Personal ID VerificationAgencies Should Set a Higher Priority on Using the Capabilities of Standardized Identification Cards Gao ID: GAO-11-751 September 20, 2011
To increase the security of federal facilities and information systems, the President issued Homeland Security Presidential Directive 12 (HSPD-12) in 2004. This directive ordered the establishment of a governmentwide standard for secure and reliable forms of ID for employees and contractors who access government-controlled facilities and information systems. The National Institute of Standards and Technology (NIST) defined requirements for such personal identity verification (PIV) credentials based on "smart cards"--plastic cards with integrated circuit chips to store and process data. The Office of Management and Budget (OMB) directed federal agencies to issue and use PIV credentials to control access to federal facilities and systems. GAO was asked to determine the progress that selected agencies have made in implementing the requirements of HSPD-12 and identify obstacles agencies face in implementing those requirements. To perform the work, GAO reviewed plans and other documentation and interviewed officials at the General Services Administration, OMB, and eight other agencies.
Overall, OMB and federal agencies have made progress but have not fully implemented HSPD-12 requirements aimed at establishing a common identification standard for federal employees and contractors. OMB, the federal Chief Information Officers Council, and NIST have all taken steps to promote full implementation of HSPD-12. For example, in February 2011, OMB issued guidance emphasizing the importance of agencies using the electronic capabilities of PIV cards they issue to their employees, contractor personnel, and others who require access to federal facilities and information systems. The agencies in GAO's review--the Departments of Agriculture, Commerce, Homeland Security, Housing and Urban Development, the Interior, and Labor; the National Aeronautics and Space Administration; and the Nuclear Regulatory Commission--have made mixed progress in implementing HSPD-12 requirements. Specifically, they have made substantial progress in conducting background investigations on employees and others and in issuing PIV cards, fair progress in using the electronic capabilities of the cards for access to federal facilities, and limited progress in using the electronic capabilities of the cards for access to federal information systems. In addition, agencies have made minimal progress in accepting and electronically authenticating cards from other agencies. The mixed progress can be attributed to a number of obstacles agencies have faced in fully implementing HSPD-12 requirements. Specifically, several agencies reported logistical problems in issuing credentials to employees in remote locations, which can require costly and time-consuming travel. In addition, agencies have not always established effective mechanisms for tracking the issuance of credentials to federal contractor personnel--or for revoking those credentials and the access they provide when a contract ends. The mixed progress in using the electronic capabilities of PIV credentials for physical access to major facilities is a result, in part, of agencies not making it a priority to implement PIV-enabled physical access control systems at all of their major facilities. Similarly, a lack of prioritization has kept agencies from being able to require the use of PIV credentials to obtain access to federal computer systems (known as logical access), as has the lack of procedures for accommodating personnel who lack PIV credentials. According to agency officials, a lack of funding has also slowed the use of PIV credentials for both physical and logical access. Finally, the minimal progress in achieving interoperability among agencies is due in part to insufficient assurance that agencies can trust the credentials issued by other agencies. Without greater agency management commitment to achieving the objectives of HSPD-12, agencies are likely to continue to make mixed progress in using the full capabilities of the credentials. GAO is making recommendations to nine agencies, including OMB, to achieve greater implementation of PIV card capabilities. Seven of the nine agencies agreed with GAO's recommendations or discussed actions they were taking to address them; two agencies did not comment.Recommendations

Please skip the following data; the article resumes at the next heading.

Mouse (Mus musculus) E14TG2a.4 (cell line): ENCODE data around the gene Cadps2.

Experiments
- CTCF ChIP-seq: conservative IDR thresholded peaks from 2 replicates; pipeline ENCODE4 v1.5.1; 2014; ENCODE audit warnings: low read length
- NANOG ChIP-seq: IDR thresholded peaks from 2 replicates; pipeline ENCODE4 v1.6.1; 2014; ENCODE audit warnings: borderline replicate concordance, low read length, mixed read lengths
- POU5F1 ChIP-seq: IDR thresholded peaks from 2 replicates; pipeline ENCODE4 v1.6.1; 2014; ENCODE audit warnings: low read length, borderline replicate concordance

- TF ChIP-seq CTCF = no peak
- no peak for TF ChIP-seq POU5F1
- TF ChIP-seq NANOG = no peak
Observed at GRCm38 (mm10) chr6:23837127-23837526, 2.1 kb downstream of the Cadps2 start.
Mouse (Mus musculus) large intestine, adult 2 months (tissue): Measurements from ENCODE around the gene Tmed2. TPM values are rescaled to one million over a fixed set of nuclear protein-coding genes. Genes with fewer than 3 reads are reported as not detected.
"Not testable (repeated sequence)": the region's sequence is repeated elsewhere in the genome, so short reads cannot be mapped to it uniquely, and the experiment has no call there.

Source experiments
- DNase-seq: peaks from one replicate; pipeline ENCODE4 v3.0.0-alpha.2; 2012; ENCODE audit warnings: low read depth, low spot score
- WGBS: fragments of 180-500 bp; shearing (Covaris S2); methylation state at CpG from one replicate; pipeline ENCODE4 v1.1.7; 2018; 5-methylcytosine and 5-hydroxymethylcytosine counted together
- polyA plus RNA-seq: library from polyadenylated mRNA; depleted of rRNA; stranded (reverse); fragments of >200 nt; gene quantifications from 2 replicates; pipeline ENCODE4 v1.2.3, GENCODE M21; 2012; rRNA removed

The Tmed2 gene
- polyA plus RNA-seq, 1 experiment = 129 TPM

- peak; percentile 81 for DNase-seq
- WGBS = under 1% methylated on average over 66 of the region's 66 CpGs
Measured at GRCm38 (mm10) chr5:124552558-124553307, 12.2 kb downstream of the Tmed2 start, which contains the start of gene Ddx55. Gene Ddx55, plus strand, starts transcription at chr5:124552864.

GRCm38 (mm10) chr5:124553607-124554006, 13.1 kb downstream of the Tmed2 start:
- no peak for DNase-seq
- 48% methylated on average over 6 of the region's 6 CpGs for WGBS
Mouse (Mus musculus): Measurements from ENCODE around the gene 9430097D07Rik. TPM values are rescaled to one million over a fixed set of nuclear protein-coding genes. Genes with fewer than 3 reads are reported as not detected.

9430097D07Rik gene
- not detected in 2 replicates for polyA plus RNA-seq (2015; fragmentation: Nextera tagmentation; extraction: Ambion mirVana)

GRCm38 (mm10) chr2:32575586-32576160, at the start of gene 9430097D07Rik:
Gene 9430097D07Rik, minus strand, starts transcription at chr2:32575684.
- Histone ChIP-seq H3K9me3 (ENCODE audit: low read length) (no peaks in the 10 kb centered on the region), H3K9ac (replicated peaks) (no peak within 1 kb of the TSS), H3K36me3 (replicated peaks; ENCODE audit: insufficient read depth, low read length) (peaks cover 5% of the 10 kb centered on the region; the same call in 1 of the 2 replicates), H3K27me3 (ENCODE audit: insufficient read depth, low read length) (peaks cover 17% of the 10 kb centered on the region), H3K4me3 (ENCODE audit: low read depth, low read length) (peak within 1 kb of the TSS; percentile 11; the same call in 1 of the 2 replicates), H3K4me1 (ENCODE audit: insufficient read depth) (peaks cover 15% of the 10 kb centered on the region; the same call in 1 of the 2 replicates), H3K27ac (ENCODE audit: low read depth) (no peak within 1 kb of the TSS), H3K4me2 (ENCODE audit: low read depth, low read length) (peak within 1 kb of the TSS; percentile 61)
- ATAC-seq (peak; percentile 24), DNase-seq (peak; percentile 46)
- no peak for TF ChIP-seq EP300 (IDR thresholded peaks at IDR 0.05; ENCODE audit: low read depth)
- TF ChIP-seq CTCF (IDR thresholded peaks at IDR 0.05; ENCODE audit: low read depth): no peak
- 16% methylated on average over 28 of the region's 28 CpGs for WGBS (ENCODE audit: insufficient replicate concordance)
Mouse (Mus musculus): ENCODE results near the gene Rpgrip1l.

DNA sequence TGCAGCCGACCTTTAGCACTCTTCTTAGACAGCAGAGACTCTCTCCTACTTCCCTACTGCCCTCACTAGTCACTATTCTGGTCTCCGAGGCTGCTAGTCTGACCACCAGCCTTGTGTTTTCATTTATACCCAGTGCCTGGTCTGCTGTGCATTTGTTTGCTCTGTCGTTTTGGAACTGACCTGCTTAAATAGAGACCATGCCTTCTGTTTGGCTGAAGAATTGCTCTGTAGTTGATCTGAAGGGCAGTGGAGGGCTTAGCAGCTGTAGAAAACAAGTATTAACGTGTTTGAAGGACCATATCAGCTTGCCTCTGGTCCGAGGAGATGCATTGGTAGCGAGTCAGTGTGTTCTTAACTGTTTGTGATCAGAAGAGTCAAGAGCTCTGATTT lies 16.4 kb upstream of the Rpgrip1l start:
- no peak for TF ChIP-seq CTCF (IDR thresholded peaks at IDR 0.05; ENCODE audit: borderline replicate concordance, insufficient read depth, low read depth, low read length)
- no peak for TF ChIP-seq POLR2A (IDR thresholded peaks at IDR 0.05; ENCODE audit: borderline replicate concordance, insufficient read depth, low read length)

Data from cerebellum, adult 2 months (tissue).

Our recommendations from this work are listed below with a Contact for more information. Status will change from "In process" to "Open," "Closed - implemented," or "Closed - not implemented" based on our follow up work.Director: Gregory C. Wilshusen Team: Government Accountability Office: Information Technology Phone: (202) 512-6244